“Dying People Are Not Afraid of Dying”

Yesterday, I was flipping through a new book by Rabbi Steve Leder titled, The Beauty of What Remains: How Our Greatest Fear Becomes Our Greatest Gift. The book emerged from a popular sermon the rabbi delivered about death on Yom Kippur, from the rabbi’s extensive experience accompanying the dying and their grieving families and, importantly, from the fruit of his own experience suffering the loss of his father.

I read the initial chapters and this paragraph in particular really struck me:

Whoever wrote the third chapter of Ecclesiastes (later made famous by the Byrds) was right. There really is a time for everything. Most people are ready for death the way we are all ready for sleep after a long and exhausting day. We just want to pull the covers up around our aching heads and settle in for the peace of it all. We are not anxious about sleeping. We are not depressed about it. We are not afraid of it. Disease, age, and life itself prepare us for death. There is a time for everything, and when it is our time to die, death is as natural a thing as life itself. Consider this very good news for those of us who fear death. Dying people are not afraid of dying. If you are afraid of dying, it is not your day. Anxiety is for the living. So if you are worried and anxious about dying, you’re not dying. Which means you have time to let death teach you about living and loving your life. 

Do you have any reason to dispute Rabbi Leder on this?

If not, does this explanation change your understanding of death?

Lastly, does hearing of the peace that comes with rest alter the anxiety of living at all?

Resting in Abraham’s Bosom

Thomas Aquinas died on this date 747 years ago. Accordingly, I decided to see what came up first with a quick search about Aquinas on death. I was led to the Summa Theologiae and, specifically, to Question 69 on “Matters concerning the resurrection, and first of the place where souls are after death.”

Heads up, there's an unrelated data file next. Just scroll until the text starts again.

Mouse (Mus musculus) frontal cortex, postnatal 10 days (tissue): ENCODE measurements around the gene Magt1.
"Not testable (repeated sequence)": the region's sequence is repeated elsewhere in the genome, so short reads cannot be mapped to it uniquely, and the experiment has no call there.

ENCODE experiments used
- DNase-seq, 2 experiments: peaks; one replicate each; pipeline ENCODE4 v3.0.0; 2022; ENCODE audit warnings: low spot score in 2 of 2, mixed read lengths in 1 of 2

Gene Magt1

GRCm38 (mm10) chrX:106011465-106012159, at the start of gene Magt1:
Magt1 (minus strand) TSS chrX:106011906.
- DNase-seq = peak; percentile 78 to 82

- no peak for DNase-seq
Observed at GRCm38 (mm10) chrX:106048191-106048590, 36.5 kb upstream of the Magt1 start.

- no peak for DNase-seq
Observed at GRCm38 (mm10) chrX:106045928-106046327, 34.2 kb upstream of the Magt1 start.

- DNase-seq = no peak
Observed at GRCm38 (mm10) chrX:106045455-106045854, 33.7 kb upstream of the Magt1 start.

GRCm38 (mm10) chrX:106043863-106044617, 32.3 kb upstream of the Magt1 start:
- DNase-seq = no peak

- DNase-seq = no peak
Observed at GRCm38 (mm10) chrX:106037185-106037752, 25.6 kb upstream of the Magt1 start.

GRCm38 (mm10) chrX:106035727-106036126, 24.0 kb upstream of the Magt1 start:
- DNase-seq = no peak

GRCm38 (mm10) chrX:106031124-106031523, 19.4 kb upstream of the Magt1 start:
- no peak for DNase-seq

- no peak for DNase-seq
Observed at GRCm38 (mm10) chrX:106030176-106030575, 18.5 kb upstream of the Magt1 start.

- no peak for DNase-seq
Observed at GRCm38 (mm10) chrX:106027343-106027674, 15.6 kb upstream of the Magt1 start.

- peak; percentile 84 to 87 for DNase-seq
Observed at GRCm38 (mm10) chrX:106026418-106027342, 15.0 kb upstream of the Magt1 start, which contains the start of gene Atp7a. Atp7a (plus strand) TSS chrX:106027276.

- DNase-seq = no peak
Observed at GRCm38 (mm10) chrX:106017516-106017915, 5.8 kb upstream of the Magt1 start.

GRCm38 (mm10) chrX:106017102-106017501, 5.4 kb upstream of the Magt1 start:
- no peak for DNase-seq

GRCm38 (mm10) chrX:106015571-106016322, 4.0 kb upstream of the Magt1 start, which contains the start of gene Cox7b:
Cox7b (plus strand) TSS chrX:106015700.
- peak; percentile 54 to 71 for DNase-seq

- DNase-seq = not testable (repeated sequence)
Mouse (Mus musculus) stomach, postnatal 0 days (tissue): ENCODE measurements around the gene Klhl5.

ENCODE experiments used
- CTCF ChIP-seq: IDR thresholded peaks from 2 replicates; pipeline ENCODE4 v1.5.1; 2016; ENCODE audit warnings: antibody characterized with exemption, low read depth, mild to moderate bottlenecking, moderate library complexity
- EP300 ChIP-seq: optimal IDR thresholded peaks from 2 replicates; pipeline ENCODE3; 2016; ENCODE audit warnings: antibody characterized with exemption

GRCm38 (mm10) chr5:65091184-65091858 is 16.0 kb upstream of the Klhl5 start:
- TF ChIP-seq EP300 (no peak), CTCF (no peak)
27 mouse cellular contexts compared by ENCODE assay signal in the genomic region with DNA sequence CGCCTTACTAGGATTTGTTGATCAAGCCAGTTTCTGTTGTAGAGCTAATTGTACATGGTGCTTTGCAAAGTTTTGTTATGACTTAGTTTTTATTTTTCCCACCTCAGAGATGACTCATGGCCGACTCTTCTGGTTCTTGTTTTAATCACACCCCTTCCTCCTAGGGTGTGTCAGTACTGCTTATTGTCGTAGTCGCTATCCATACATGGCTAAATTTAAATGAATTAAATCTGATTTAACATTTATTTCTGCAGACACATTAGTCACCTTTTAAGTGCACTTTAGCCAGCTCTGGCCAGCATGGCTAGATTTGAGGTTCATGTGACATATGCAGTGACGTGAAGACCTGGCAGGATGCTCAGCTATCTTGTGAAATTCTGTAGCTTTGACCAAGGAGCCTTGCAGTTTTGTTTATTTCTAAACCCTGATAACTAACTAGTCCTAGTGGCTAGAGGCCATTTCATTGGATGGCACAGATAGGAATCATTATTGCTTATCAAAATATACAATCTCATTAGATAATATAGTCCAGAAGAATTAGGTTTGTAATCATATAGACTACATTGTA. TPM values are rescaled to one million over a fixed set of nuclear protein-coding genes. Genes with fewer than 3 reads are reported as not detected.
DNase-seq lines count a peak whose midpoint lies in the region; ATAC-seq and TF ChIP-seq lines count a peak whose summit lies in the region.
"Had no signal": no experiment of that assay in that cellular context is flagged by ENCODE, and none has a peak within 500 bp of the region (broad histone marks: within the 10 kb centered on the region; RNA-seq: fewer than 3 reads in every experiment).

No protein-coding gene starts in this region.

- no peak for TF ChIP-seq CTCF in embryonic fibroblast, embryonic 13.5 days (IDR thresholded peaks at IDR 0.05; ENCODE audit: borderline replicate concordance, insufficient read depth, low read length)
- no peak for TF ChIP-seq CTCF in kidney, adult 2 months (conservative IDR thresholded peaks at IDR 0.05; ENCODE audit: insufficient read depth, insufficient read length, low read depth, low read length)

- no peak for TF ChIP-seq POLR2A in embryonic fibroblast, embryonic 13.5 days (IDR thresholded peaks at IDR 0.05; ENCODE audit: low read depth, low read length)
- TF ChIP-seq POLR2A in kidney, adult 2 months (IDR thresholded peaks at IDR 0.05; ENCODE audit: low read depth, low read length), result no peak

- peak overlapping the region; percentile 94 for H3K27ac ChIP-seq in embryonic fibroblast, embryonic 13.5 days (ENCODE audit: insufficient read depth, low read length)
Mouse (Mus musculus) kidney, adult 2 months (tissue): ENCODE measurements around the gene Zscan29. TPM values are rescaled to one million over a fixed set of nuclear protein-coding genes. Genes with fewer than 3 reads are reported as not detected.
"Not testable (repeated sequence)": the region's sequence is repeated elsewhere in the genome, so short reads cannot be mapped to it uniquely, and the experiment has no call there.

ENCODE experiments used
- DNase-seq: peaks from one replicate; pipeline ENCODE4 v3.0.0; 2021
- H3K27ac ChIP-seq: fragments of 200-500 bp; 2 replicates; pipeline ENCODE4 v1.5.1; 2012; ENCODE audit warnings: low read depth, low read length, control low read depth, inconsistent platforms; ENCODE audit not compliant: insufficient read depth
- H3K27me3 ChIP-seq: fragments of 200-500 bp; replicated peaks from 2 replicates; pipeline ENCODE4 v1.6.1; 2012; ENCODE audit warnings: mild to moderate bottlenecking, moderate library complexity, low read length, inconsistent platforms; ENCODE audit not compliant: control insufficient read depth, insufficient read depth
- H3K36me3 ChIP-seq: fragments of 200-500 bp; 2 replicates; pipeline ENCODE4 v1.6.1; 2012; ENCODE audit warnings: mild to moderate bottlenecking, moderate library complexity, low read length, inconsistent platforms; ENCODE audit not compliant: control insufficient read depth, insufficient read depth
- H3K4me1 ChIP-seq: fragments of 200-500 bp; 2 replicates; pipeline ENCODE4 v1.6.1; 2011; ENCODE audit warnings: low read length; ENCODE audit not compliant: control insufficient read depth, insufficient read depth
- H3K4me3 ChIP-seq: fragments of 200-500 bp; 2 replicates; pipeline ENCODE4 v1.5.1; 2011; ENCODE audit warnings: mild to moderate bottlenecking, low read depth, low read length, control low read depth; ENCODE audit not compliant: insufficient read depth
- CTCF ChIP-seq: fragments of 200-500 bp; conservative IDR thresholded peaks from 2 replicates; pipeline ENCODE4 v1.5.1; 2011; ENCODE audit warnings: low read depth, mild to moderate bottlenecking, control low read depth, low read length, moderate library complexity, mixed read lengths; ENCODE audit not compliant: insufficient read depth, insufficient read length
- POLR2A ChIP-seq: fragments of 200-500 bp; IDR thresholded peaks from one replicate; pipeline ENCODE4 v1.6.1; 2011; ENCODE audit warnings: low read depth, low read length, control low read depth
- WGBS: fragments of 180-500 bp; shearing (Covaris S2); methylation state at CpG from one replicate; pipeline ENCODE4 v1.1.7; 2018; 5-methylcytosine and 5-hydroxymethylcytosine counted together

During his lifetime, Thomas Aquinas considered many questions that most people would never consider at all. Take, for example, Article 4 of Question 69 in which he asks: “Whether the limbo of hell is the same as Abraham’s bosom?”

I had not heard (or didn’t particularly recall hearing) of “Abraham’s bosom” but a detailed Wikipedia article discusses the concept as it appears in the Bible, Jewish and Christian history, and religious art and literature.

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Restlessness in Abundance

Already in 1840, Alexis de Tocqueville discovered and diagnosed in Americans the fear of missing out or, as it is now called – FOMO.

In Volume III of Democracy in America, Tocqueville juxtaposes Americans with those in the Old World who “are very ignorant and very wretched; they are not involved in governmental affairs and often governments oppress them. But they usually show a serene face, and they often exhibit a cheerful mood.”

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